“High-fat dairy products”. The results of the researchers ‘study of participants in the Nurses’ Health Survey showed that women who consumed at least one serving of whole milk or dairy products, such as yogurt or full-fat cheese, were less likely to have ovarian infertility. Low-fat or low-fat dairy products have the opposite effect on pregnancy (negatively affect).

Experts aren’t sure why, but they believe that getting rid of milk fat can upset the balance of sex hormones and prevent ovulation. Harvard University researchers recommend women trying to conceive eat a high-fat meal of yogurt daily, drink a cup of whole milk, or replace low-fat or skimmed milk and dairy products with high-fat ones.

However, these studies do not recommend excessive ice cream consumption, as maintaining a normal weight is important for pregnancy.

III) Iron-rich food for a healthy pregnancy:

 

It is very important to have a stock of iron before pregnancy. Menstruation is one of the main causes of iron deficiency. In addition, women often lose their iron stores during pregnancy in order to supply the baby, which may put the mother at risk of developing anemia that results from the destruction and abnormal drop in red blood cells.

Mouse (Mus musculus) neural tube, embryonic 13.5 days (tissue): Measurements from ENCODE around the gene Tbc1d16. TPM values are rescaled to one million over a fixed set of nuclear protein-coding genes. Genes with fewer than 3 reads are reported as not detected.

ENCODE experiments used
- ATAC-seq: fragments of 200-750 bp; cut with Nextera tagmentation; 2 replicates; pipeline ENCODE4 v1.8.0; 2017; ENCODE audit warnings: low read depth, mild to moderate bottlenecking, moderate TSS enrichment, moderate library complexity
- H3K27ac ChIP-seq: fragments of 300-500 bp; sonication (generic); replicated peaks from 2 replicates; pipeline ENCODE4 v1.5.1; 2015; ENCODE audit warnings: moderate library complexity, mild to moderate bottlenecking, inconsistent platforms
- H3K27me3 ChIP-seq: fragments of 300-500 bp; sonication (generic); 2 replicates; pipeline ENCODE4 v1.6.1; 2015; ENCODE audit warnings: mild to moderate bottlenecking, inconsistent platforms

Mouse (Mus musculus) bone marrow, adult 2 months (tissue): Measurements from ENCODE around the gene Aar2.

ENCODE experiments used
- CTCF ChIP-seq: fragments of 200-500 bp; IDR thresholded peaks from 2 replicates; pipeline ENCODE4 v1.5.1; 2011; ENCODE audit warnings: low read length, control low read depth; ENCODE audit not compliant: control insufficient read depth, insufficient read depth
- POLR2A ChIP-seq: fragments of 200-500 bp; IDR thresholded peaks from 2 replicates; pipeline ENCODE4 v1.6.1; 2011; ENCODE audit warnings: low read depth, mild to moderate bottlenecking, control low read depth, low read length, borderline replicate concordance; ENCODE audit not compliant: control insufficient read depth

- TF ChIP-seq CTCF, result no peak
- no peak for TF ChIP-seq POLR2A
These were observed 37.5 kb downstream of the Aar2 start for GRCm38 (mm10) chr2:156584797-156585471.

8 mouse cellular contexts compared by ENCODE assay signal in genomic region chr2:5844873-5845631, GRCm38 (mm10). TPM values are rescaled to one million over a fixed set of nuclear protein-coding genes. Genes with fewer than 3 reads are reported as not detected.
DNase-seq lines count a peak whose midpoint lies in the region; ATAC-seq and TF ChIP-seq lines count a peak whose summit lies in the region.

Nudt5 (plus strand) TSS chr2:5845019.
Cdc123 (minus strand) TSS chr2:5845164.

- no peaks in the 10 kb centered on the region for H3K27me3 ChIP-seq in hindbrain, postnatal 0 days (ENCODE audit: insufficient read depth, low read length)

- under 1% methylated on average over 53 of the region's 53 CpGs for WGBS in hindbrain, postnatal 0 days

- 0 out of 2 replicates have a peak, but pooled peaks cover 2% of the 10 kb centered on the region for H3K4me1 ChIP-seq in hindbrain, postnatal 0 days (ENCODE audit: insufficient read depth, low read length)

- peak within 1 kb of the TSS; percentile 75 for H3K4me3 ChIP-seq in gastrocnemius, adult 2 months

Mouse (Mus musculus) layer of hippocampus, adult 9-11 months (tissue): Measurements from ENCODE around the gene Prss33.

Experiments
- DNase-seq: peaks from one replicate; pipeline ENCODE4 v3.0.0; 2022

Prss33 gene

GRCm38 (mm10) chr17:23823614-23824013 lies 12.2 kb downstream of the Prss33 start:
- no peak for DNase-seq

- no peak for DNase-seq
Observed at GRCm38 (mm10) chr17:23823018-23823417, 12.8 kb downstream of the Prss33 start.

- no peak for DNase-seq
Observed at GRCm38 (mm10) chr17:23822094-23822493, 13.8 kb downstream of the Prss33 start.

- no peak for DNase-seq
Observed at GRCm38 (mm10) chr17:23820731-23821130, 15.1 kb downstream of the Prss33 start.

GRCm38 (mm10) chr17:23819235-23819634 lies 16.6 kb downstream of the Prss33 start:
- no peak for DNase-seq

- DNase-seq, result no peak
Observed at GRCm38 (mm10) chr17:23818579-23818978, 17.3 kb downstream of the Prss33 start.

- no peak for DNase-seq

According to Dr. Rebecca Scritchfield, a report on secondary studies on nurses’ health indicates that fertility can be increased by consuming iron-rich food, especially from plant sources like beans, lentils, spinach and fortified cereals. Other non-plant sources of iron also include beef, poultry, and other meats. If you don’t eat enough iron-rich food, talk to your doctor about taking an iron-containing multivitamin. It’s also a good idea to have a blood test to diagnose anemia before and during pregnancy.

Scritchfield adds that you can supplement iron-rich food by adding lemon peel to fried spinach or chopped peppers to bean soup, since they contain vitamin C and improve the body’s ability to absorb iron.